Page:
He wandered sadly along. He wished he was back in his yard. The trees swayed in the breeze and the bracken moved slowly. Things cracked and popped and rustled. Ted gulped. Then, he saw another animal. It looked just like him, but it was smaller and scruffier. It was leaning against a bracken frond
and it was watching him keenly.
“’ello,” it said, and it grinned.
Mother sat grimly in the surgery; Ted lay on her lap, as stiff as a board with his paws all pointing skywards. He was making squeaking noises and occasionally he twitched and flinched.
“What on earth have you done to him?” asked Paul.
“It was her,” said Alice grimly, pointing.
“I never did nothin’,” said Tracy indignantly. “We ‘ad a date, that’s all.”
“Just what happened on this date?” demanded the vet. “I thought I’d had some wild nights out, but I’ve never come home in this state…”
“Only the usual,” said Tracy crossly. “Mind, ‘e didn’t seem to like the tree bangin’ much,” she admitted.
A weak moan of remembrance came from Ted.
“I’m in season, you see,” here Tracy simpered and looked as coy as it is possible for a weasel to look. It was a horrible sight and everyone shuddered.
“All we ‘ad to do,” continued Tracy, in a loud complaining tone, “was get a bit physical, like – ‘e” she nodded towards her victim, “was supposed to bash me about a bit, sling me around like, and bobs yer uncle, no more season, no more kits. I ‘ad some kits once, and they was ‘orrible little buggers, don’t want no more of them. Anyway, I picked ‘im up and chucked ‘im against a tree, to show ‘im what to do like.” She paused for a moment. “Must ‘ave bin a bit rough,” she admitted. Ted was X-rayed, then had his back rubbed and his tail put in traction for the morning. Paul sent him home with prescription which read:-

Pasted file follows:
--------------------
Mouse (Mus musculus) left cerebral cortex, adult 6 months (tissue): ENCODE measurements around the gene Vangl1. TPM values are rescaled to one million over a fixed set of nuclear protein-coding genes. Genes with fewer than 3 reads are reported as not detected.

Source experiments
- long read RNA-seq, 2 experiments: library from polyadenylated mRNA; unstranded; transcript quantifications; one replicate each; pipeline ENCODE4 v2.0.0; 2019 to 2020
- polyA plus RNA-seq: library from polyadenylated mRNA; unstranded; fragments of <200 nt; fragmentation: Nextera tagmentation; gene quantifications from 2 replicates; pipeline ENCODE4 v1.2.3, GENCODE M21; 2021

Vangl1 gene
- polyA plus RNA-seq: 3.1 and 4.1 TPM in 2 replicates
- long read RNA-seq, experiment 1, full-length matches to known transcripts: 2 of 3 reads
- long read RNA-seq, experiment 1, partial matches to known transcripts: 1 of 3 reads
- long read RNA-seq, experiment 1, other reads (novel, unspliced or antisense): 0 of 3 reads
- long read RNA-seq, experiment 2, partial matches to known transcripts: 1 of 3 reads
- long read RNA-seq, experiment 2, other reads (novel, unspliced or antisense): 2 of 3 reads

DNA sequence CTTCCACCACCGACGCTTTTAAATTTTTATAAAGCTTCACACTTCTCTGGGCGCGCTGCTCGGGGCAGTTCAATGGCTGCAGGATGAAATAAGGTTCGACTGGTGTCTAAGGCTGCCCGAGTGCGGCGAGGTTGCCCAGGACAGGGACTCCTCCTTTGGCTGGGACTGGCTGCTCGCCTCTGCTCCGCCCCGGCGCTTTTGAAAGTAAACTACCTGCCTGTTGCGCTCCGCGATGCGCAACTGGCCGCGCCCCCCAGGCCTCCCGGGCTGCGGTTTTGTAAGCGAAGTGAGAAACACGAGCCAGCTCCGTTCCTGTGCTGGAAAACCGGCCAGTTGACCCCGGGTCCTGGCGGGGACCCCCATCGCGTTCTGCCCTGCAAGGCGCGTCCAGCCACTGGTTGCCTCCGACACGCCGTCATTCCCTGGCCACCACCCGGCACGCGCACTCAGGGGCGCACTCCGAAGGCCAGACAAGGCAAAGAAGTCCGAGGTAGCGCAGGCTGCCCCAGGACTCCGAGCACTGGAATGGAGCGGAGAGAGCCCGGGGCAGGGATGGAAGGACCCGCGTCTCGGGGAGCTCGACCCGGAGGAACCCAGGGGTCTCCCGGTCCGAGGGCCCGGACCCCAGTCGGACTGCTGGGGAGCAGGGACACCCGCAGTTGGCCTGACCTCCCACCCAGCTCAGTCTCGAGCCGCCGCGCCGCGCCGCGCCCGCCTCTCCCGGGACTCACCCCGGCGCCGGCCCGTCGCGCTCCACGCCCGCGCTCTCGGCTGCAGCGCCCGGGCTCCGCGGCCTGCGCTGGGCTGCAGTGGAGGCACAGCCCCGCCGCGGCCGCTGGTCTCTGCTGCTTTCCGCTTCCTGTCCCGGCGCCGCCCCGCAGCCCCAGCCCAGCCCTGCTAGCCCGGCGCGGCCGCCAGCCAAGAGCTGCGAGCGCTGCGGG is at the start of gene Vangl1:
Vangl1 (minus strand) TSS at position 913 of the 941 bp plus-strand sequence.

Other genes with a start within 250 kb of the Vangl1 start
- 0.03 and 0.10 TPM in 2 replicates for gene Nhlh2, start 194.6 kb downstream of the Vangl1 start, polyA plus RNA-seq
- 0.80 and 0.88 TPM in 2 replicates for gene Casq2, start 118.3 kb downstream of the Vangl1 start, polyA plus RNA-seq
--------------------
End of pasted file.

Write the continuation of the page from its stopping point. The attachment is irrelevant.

Further Treatment re Ted Ferret:
Keep away from Weasels
Keep away from Weasels
Keep away from Weasels
Now Ted is a plucky little chap, a ferret of little brain but great energy and enthusiasm. If he said, he was to be a country ferret, then he must learn to be a real country ferret. He spent the rest of the day quietly at home, but first thing the next morning, clutching his prescription, he set out for Bog Wood. The humans watched his chunky little figure trotting down the lane.
“Oh dear,” said Mother, wringing her hands.
At least he knows what a weasel looks like now, “ said Jim, “and from every possible angle.”
The main path through Bog Wood is very steep, and in high summer it is completely overgrown with bracken. It almost forms a tunnel if you’re ferret sized, and Ted strode bravely through this green tunnel. He wasn’t nearly as frightened as he had been his first time in the woods, and he began to sing a little song as he went, and hop and skip. Then he saw another animal. He stopped. And stared. This animal looked very like a … but no, it couldn’t be, it was pink. It was leaning against a tree, staring blankly into space and was holding a shopping basket.